© Reuters. FILE PHOTO: A police officer is seen in front of the United States Supreme Court building in Washington.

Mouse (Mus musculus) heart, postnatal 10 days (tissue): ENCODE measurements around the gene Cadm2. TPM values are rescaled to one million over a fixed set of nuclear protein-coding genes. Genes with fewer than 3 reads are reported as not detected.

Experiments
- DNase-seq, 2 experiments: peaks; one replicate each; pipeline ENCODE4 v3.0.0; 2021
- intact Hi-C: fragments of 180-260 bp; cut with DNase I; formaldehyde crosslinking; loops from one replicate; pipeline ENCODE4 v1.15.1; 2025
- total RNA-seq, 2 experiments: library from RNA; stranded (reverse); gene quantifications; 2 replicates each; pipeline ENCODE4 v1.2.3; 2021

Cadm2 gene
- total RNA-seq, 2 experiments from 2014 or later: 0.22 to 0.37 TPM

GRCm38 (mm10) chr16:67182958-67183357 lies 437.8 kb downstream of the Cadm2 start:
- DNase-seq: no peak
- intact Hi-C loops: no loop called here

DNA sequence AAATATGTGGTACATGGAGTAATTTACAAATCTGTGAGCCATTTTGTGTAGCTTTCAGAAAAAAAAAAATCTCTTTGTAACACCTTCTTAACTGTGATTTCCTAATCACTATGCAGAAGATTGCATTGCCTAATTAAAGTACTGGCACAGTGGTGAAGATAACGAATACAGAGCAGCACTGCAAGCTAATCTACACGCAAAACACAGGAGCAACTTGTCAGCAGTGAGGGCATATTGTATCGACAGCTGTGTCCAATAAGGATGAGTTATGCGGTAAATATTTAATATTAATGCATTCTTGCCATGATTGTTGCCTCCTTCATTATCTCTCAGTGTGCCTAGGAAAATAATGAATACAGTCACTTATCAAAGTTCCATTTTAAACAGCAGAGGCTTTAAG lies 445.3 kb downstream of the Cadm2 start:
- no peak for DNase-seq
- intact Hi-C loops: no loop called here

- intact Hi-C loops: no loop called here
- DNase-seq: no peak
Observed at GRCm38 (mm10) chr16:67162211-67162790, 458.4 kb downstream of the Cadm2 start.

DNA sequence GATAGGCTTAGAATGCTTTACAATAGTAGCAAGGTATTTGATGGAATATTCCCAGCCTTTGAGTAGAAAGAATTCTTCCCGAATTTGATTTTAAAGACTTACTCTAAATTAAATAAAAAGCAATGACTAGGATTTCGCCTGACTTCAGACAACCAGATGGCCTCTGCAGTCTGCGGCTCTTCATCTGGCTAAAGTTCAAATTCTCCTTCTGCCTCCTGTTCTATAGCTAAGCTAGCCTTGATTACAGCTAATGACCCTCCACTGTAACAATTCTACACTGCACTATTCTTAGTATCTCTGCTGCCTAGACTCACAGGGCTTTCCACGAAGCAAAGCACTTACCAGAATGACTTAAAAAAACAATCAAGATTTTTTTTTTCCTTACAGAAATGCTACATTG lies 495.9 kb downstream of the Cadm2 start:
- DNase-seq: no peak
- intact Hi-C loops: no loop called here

By Lawrence Hurley WASHINGTON (Reuters) – US Supreme Court justices expressed concern Wednesday in a case involving a high-profile payday lender that the Federal Trade Commission has overreached. your authority in seeking illicit profits from companies that engage in deceptive practices. The judges heard arguments in a dispute involving businessman and car driver Scott Tucker, who is serving a prison sentence for crimes related to the same underlying conduct at issue in court. Tucker’s attorneys have said the FTC lacked the authority to seek restitution under a section of a law called the Federal Trade Commission Act that allows the agency to sue violators of the law and authorizes judges to issue injunctions. permanent judicial. The legal question is whether judges have the authority under that provision to order defendants to return money that consumers gave up. Both conservative and liberal justices questioned whether the FTC was using the correct provision of the law to seek ill-gotten gains, noting that there is another section of the law that could allow the agency to seek refunds, although it might be more difficult to do so. . Conservative judges skeptical about the power of independent federal agencies expressed similar concerns about the FTC’s use of its enforcement power. “With good intentions, the agency pushes the boundaries and extends the legal language to do good or prevent evil. The problem is that this results in a transfer of power from Congress to the executive branch on whether to exercise this authority,” the judge said. conservative Brett. Kavanaugh said. Liberal Judge Elena Kagan noted that the FTC’s use of the provision in question appeared to be based on convenience. “It’s clearly better from the agency’s perspective,” Kagan said. Tucker and his company, AMG Capital Management, are appealing a ruling by the San Francisco-based United States Court of Appeals for the Ninth Circuit that approved the FTC’s authority to recover $ 1.27 billion in illicit proceeds. AMG offers consumers online high-interest short-term payday loans that are automatically renewed. He was sued by the FTC in 2012 for improper disclosures about the terms of the loans. AMG agreed to stop the practices that the FTC had opposed, but refused to return the money. If the court chooses not to curb the agency’s authority, it would be because until recently the courts have sided with the FTC on the issue since the provision was enacted in 1973. “My question is, still, is it close and the lower courts have been uniform for 50 years. We cannot undo everything that was decided, “said liberal Judge Stephen Breyer. The FTC and its supporters have said that a ruling in favor of Tucker would seriously reduce his ability to repair the financial damage caused by scammers. Tucker in 2018 was sentenced to 16 years and eight months in prison after being convicted of violating federal loan and extortion laws. After several states filed lawsuits over the loans, prosecutors said, Tucker entered into bogus relationships with Native American tribes. By claiming his companies were tribal-owned, prosecutors said, Tucker was able to protect the companies from lawsuits through tribal sovereign immunity. The Supreme Court ruling will affect another case the justices agreed to hear in which the FTC seeks $ 5.2 million in illicit profits from another company, the Credit Bureau Center. The Supreme Court’s consideration of legal disputes comes at a time when the United States is awash with scams, with some taking advantage of fears about the spread of the coronavirus to scam unsuspecting consumers. Robocalls flood landlines promoting fake medical devices and other misleading offers. Since they often originate overseas, US law enforcement has a difficult time fighting scammers.